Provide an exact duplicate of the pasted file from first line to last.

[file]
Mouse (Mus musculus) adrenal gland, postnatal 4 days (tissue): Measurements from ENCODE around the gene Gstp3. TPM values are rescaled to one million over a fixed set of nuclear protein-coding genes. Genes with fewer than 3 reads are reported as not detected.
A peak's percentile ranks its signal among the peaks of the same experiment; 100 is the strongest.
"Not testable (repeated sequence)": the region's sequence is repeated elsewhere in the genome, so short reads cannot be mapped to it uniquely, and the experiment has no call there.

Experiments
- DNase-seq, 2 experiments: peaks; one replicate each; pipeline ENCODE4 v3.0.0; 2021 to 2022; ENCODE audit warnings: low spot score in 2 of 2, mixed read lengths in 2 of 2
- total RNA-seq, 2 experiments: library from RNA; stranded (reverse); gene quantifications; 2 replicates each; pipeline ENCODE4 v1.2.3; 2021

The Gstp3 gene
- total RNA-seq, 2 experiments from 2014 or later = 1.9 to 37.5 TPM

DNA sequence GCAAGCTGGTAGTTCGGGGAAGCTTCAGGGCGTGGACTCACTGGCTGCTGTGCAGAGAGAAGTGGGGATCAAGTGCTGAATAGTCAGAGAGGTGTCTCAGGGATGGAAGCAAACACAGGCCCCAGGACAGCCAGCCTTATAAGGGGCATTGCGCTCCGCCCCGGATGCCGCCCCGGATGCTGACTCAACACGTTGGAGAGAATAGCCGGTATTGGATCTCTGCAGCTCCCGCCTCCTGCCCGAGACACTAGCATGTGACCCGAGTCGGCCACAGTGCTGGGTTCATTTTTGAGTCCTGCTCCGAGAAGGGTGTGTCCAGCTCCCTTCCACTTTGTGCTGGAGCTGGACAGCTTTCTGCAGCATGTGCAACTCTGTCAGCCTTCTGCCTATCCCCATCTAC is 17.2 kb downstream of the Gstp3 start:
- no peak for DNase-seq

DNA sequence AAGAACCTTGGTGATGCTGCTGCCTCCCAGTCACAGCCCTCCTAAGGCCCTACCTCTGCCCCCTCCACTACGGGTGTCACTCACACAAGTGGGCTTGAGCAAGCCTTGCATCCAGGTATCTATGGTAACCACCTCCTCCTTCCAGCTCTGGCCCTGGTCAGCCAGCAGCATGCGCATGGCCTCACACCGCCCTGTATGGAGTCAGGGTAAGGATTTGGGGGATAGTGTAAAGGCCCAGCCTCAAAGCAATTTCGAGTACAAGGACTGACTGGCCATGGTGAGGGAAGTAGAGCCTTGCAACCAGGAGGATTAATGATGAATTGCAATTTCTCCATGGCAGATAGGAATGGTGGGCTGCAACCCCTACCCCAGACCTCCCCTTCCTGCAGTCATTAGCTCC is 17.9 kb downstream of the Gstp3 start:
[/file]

Mouse (Mus musculus) adrenal gland, postnatal 4 days (tissue): Measurements from ENCODE around the gene Gstp3. TPM values are rescaled to one million over a fixed set of nuclear protein-coding genes. Genes with fewer than 3 reads are reported as not detected.
A peak's percentile ranks its signal among the peaks of the same experiment; 100 is the strongest.
"Not testable (repeated sequence)": the region's sequence is repeated elsewhere in the genome, so short reads cannot be mapped to it uniquely, and the experiment has no call there.

Experiments
- DNase-seq, 2 experiments: peaks; one replicate each; pipeline ENCODE4 v3.0.0; 2021 to 2022; ENCODE audit warnings: low spot score in 2 of 2, mixed read lengths in 2 of 2
- total RNA-seq, 2 experiments: library from RNA; stranded (reverse); gene quantifications; 2 replicates each; pipeline ENCODE4 v1.2.3; 2021

The Gstp3 gene
- total RNA-seq, 2 experiments from 2014 or later = 1.9 to 37.5 TPM

DNA sequence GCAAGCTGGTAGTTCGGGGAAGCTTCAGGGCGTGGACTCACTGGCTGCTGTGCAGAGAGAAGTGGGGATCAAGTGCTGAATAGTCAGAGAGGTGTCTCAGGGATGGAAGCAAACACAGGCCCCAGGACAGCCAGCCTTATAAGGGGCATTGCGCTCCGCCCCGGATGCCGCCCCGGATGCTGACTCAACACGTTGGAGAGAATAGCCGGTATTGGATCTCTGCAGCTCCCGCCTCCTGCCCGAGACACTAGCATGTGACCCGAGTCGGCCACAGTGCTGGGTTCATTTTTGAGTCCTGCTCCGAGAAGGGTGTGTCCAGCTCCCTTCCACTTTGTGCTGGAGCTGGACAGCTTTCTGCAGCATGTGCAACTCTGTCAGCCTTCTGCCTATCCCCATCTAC is 17.2 kb downstream of the Gstp3 start:
- no peak for DNase-seq

DNA sequence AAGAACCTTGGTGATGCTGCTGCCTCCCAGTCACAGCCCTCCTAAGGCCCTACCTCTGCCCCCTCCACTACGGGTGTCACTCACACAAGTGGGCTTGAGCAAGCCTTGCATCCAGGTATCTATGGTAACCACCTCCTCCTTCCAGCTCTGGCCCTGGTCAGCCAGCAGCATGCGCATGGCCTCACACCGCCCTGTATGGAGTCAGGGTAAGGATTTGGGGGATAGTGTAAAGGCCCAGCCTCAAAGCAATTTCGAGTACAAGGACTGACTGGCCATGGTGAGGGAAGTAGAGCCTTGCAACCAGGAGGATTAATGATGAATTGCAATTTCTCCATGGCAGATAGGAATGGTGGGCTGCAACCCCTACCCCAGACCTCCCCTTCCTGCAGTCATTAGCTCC is 17.9 kb downstream of the Gstp3 start: